Although not part of Vespasian’s original forum, the Forma Urbis Romae was added by the Emperor Septimius Severus (145-211 AD) between the years 205 and 208 AD. The Forma Urbis Romae, also known as the Severan Marble Plan, was a much heralded, massive, and incredibly detailed map of ancient Rome. Measuring 60 feet by 43 feet, it was made up of 150 carved marble sections that showed the locations of every: temple, bath, public building, shop, street, and private home located in central Rome. The Forma Urbis Romae was hung on the wall in the room on the right side of the Hall of Worship.

One of the fragments of the Forma Urbis Romae
Photo from Wikipedia

During the middle ages, pieces of the Forma Urbis Romae were removed and reused in other buildings or crushed for lime. In 1562, fragments of the map were found near the Basilica of Saints Cosmas and Damian. Over the centuries 1,186 fragments have been recovered, but it’s estimated that this is only 10-15% of what the map really was.

Archaeologists are painstakingly piecing together these fragments, calling it the world’s biggest jigsaw puzzle. One thing is for sure about the Forma Urbis Romae, from what is seen already assembled, that it will help immensely in locating buildings from ancient Rome, long hidden under the modern city.

At around 191 AD, the forum was destroyed in a fire that raged through Rome. It was rebuilt, most likely by Emperor Severus, and according to writings at the time, it must have been restored to its former glory because it’s referred to as, “the most magnificent structure in Rome.” But by the 400s AD, ether earthquakes, lightning, sackings, or all of them, again destroyed the Forum of the Peace, never to be rebuilt.

The seven reconstructed columns of pink Aswan granite
Photo from Wikipedia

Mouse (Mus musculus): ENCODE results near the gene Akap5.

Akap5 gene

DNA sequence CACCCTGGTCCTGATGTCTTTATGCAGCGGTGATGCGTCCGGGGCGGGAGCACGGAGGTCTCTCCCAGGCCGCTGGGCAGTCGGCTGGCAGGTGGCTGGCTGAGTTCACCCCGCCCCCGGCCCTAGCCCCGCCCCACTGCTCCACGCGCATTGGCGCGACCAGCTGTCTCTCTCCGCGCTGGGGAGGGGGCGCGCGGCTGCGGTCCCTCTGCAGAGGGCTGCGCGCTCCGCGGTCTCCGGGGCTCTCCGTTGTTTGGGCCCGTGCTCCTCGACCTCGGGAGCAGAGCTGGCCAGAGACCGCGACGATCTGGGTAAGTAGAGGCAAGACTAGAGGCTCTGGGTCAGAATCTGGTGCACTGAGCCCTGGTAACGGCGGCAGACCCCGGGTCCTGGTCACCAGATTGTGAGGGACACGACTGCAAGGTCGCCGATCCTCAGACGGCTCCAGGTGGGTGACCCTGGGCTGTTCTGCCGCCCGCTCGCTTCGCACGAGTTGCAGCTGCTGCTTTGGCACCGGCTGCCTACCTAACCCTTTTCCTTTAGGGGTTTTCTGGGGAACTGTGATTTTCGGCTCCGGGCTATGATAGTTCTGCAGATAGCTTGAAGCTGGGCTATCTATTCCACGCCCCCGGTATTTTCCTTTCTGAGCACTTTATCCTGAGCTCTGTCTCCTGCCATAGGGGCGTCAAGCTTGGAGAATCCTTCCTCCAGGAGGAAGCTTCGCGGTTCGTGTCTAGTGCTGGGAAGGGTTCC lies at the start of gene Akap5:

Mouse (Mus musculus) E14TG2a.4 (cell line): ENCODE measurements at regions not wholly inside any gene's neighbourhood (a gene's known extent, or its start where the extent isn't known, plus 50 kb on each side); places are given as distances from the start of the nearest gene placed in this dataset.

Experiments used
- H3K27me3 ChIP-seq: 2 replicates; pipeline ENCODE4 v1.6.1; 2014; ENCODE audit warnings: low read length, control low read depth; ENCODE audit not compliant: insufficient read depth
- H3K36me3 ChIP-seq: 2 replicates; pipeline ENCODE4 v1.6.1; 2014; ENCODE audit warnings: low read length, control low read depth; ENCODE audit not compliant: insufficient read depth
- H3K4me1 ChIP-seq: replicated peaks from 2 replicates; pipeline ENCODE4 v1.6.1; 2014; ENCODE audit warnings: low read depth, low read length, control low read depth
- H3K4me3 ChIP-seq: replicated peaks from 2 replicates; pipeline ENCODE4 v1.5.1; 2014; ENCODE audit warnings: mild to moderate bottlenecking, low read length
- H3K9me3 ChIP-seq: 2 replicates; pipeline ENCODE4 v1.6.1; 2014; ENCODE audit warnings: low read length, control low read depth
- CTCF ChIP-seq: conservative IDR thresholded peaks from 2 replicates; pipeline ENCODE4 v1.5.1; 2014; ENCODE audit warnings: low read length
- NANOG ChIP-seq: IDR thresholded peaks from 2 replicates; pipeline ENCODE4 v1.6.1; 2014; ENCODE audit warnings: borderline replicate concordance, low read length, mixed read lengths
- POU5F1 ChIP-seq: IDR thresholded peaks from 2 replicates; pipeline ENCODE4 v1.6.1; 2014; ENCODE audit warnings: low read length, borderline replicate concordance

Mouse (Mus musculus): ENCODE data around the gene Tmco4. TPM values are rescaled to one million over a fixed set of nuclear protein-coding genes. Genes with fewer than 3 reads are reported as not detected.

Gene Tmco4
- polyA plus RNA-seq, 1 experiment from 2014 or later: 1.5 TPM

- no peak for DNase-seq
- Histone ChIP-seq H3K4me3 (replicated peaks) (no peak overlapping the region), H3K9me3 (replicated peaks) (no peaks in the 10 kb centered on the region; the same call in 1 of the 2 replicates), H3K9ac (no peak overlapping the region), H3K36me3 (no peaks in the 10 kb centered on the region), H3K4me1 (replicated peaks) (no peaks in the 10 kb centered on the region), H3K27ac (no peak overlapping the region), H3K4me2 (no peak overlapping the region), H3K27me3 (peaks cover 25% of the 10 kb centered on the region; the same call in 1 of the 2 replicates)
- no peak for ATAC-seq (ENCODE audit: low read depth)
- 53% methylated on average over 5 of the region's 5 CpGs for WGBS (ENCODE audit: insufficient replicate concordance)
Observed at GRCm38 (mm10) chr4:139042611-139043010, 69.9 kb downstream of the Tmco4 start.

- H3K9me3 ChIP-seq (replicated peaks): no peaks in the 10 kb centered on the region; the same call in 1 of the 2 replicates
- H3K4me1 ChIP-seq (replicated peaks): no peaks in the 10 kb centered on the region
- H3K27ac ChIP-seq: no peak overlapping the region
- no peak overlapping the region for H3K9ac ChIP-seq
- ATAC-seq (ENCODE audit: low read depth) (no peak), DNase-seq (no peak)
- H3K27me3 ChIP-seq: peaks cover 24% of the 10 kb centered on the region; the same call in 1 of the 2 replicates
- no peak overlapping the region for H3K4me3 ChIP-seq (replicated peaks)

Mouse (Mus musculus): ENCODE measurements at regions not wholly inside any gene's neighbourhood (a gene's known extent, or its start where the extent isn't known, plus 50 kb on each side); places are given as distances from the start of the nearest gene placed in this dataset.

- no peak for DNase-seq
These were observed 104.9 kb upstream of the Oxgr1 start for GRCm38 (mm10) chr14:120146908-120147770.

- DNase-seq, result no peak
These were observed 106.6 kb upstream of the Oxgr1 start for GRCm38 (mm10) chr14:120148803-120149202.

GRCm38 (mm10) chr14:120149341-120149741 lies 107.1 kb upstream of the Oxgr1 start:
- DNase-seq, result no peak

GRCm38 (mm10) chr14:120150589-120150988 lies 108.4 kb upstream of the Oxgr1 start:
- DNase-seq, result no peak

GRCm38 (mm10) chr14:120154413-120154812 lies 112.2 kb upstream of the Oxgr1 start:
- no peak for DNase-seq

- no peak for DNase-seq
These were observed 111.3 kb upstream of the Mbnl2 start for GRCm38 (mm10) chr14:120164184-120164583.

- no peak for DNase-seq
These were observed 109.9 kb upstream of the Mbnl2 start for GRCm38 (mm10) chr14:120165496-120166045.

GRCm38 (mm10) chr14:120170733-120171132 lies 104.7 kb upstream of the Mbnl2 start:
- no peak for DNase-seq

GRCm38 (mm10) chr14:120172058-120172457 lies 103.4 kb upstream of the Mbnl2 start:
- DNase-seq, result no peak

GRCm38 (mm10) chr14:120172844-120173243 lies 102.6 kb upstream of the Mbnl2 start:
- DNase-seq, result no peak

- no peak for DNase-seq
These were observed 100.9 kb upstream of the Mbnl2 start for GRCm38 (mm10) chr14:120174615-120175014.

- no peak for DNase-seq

The seven reddish columns you see today are reconstructions; made from fragments of the pink Aswan granite found at the site during the 1998-2000 archaeological dig. These columns help to give a visual representation of what would have been the western side of the forum.

To see something really fantastic you need to walk a little farther south. Stop when you reach the Basilica of Saints Cosmas and Damian. Were you’re now standing would have been inside the room that held the Forma Urbis Romae. The section of the Basilica’s wall on the left of the door is the actual wall where the map hung. The visible holes are where the metal clamps were anchored that held the map’s sections.

On this wall hung the Froma Urbis Romae
Now the wall of the Basilica of Saints Cosmas and Damian
Photo from Wikipedia

Except for that small section with the columns, the wall of the Basilica, and portions of the medieval Torre dei Conti (which is back on the east side of the street) the rest of the Forum of the Peace lies beneath the intersection.

However, there have been increased archaeological diggings at the site, and there’s talk of doing something with the Via dei Fori Imperial; to protect the ruins and bring more of these forums to light. Perhaps one day soon, we can only hope, we’ll again be able to experience their wonder.

In my next post: the fifth imperial forum, the Forum of Trajan.

Sources used:


“THE ARCHITECTURE AND THE “FORMA URBIS ROMAE”.”,, Accessed 10 Apr. 2020. “FORUM OF THE PEACE.”,, Accessed 10 Apr. 2020.

“FORUM OF NERVA.”,, Accessed 6 Apr. 2020.

“Forum of Vespasian .” Roma: Essays on Roman Architecture , University of Chicago , Accessed 23 Mar. 2020.


“The Imperial Fora.” ROMA: Essays on Roman Architecture, University of Chicago , Accessed 21 Mar. 2020.

“THE SEVERN MARBLE PLAN OF ROME (Forma Urbis Romae.” Standford Digital Forma Urbis Romae Project, Standford University , Accessed 18 Apr. 2020.


“Temple of Peace, Rome.” Wikipedia, Wikipedia, Dec. 2020,

Urbanus , Jason. “Piecing Together a Plan of Ancient Rome.” ARCHAEOLOGY, Archaeological Institute of America, Sept. 2016,

Wikipedia. “Forma Urbis Romae.” Wikipedia, Wikipedia , Feb. 2020,

“Imperial Forums.” a view on cities, a view on cities, Accessed 11 Apr. 2020.

Staccioli, Romolo Augusto . “The Imperial Fora.” Rome: Past & Present, 2015, Vision Roma, 2015, pp. 54-57.

Wikipedia. “Imperial fora.” Wikipedia, Wikipedia , Accessed 6 Apr. 2020.

“Imperial fora .” Khan Academy, Khan Academy, Accessed 11 Apr. 2020.